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River trekkers
Nahanni Butte team in walking challenge

Roxanna Thompson
Northern News Services
Published Thursday, February 9, 2012

One step at a time 17 women and two men from Nahanni Butte are walking a distance equivalent to trekking from Fort Providence to Tuktoyaktuk.

The 19 people are members of the Nahanni Snow Walkers, one of 45 teams participating in the Mackenzie River Nordic Walking Challenge. The event, organized by the NWT Recreation and Parks Association, challenges teams to walk the equivalent of the 1,658 kilometres along the Mackenzie River.

Each team has between Jan. 1 and Feb. 29 to walk the distance. Each hour a team member walks is equated to five km. The Nahanni Snow Walkers are the only team in the Deh Cho participating in the challenge. Despite getting a late start, the team has already logged 525 km, putting them past Wrigley.

Anna Tsetso, who organized the team, said the Walker's goal is to make it as far as Tulita, 735 km, and then take it from there.

"We're just going to take it one step at a time," she said.

They learned about the challenge through two facilitators who were leading a women's workshop in Nahanni Butte. Although the challenge had already started approximately 10 days earlier, a decision was made to enter a team, Tsetso said.

Members of the team get together every night around 8 p.m. to walk. Not everyone comes out at the same time, said Tsetso.

When it was cold, the team walked in the community's gym. When it's nice enough, the Walkers' choose a path around the community's streets and nearby trails.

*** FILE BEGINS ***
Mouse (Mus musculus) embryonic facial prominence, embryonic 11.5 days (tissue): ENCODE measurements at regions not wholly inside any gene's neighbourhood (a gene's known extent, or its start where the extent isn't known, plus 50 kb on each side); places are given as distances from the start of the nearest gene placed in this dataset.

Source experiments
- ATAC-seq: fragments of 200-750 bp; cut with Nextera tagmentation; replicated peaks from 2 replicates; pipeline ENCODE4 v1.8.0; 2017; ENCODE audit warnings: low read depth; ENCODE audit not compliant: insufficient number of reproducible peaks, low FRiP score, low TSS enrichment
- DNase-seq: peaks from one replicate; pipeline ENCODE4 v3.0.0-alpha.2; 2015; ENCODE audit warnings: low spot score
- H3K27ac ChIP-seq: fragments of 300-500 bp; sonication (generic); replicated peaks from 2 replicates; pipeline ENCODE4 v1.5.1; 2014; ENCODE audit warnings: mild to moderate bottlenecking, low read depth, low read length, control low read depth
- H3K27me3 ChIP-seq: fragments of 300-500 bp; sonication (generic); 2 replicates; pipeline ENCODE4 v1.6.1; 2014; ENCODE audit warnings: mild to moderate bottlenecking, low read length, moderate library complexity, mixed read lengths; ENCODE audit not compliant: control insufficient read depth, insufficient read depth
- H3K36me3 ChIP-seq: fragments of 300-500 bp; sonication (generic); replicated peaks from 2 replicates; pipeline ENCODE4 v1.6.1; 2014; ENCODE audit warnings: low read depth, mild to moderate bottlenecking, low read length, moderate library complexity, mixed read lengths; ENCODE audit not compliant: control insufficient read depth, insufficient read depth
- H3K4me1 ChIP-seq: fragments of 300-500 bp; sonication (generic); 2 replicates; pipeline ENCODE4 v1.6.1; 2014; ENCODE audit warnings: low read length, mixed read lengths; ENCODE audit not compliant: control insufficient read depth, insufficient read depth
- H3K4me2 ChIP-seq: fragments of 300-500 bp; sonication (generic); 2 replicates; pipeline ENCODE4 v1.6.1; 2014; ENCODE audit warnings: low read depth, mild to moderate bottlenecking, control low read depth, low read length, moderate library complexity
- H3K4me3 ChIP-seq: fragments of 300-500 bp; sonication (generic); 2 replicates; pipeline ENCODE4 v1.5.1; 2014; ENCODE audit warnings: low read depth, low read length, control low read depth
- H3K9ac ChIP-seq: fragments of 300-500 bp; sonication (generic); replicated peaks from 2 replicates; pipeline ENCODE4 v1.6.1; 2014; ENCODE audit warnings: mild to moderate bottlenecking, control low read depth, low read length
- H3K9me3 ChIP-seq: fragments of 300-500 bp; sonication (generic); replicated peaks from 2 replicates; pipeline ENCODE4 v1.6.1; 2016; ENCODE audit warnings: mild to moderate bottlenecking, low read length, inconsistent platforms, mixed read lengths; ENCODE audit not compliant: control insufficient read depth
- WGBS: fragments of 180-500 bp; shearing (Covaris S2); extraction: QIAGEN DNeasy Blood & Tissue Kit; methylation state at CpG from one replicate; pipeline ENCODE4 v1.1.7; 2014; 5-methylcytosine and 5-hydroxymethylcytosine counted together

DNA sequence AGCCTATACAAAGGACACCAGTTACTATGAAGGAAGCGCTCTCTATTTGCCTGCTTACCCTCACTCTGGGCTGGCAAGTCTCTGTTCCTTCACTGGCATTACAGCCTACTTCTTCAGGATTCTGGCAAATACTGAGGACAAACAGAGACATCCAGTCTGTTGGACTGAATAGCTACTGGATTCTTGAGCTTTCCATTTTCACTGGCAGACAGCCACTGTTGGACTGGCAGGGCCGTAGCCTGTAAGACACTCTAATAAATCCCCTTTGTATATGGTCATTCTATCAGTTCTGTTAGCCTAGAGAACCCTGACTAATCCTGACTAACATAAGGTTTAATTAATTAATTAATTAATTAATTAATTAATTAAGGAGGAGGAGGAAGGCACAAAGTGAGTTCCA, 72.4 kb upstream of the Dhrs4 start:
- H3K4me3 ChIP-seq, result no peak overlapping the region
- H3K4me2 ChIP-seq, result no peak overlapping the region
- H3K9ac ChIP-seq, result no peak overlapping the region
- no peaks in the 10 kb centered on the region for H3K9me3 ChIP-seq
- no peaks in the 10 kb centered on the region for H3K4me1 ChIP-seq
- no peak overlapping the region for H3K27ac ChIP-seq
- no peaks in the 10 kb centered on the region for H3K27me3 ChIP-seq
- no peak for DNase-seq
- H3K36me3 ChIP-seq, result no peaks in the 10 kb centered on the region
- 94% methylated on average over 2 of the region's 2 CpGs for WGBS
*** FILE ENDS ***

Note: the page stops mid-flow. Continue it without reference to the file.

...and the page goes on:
Team members move at their own pace. Tsetso's mother, elder Elsie Marcellais, is one of the team's members. She comes out to walk about twice a week and some of the other team members match her pace and walk with her, Tsetso said.

In addition to the exercise the challenge provides, Tsetso said that seeing all the team members get together is one of the benefits.

"Being in a team is pretty good," she said.

Tsetso said she does hope the team makes it as far as Tuktoyaktuk.

This is the second year the NWT Recreation and Parks Association has organized the challenge. The idea was developed by a few of the association's staff who were brainstorming ways to motivate people to get outside and get active and to also promote the association's programs, including Nordic walking, said Sheena Tremblay, the organization's active community co-ordinator.

In its first year, 550 participants on 37 teams participated in the challenge. Twenty-eight of the teams made it to Tuktoyaktuk.

There are 649 participants on 46 teams in 18 communities this year. Many of the teams have already made it as far as Norman Wells.

'More realistic'

Getting to the Delta will be slightly more difficult for teams this year. After many of the larger teams, you can have up to 20 members, easily completed the challenge in 2011 the association reduced the formula for each hour of walking to five kilometres from seven.

"We wanted to make it more realistic," Tremblay said.

The members of the teams that make it to Tuktoyaktuk will each receive a commemorative T-shirt and be entered into a draw for prizes.

Participating also comes with other benefits. Compared to walking without poles, Nordic walking burns more calories and requires the use of more upper body strength, said Tremblay. It's great for heart and lung capacity, endurance and circulation, she said.

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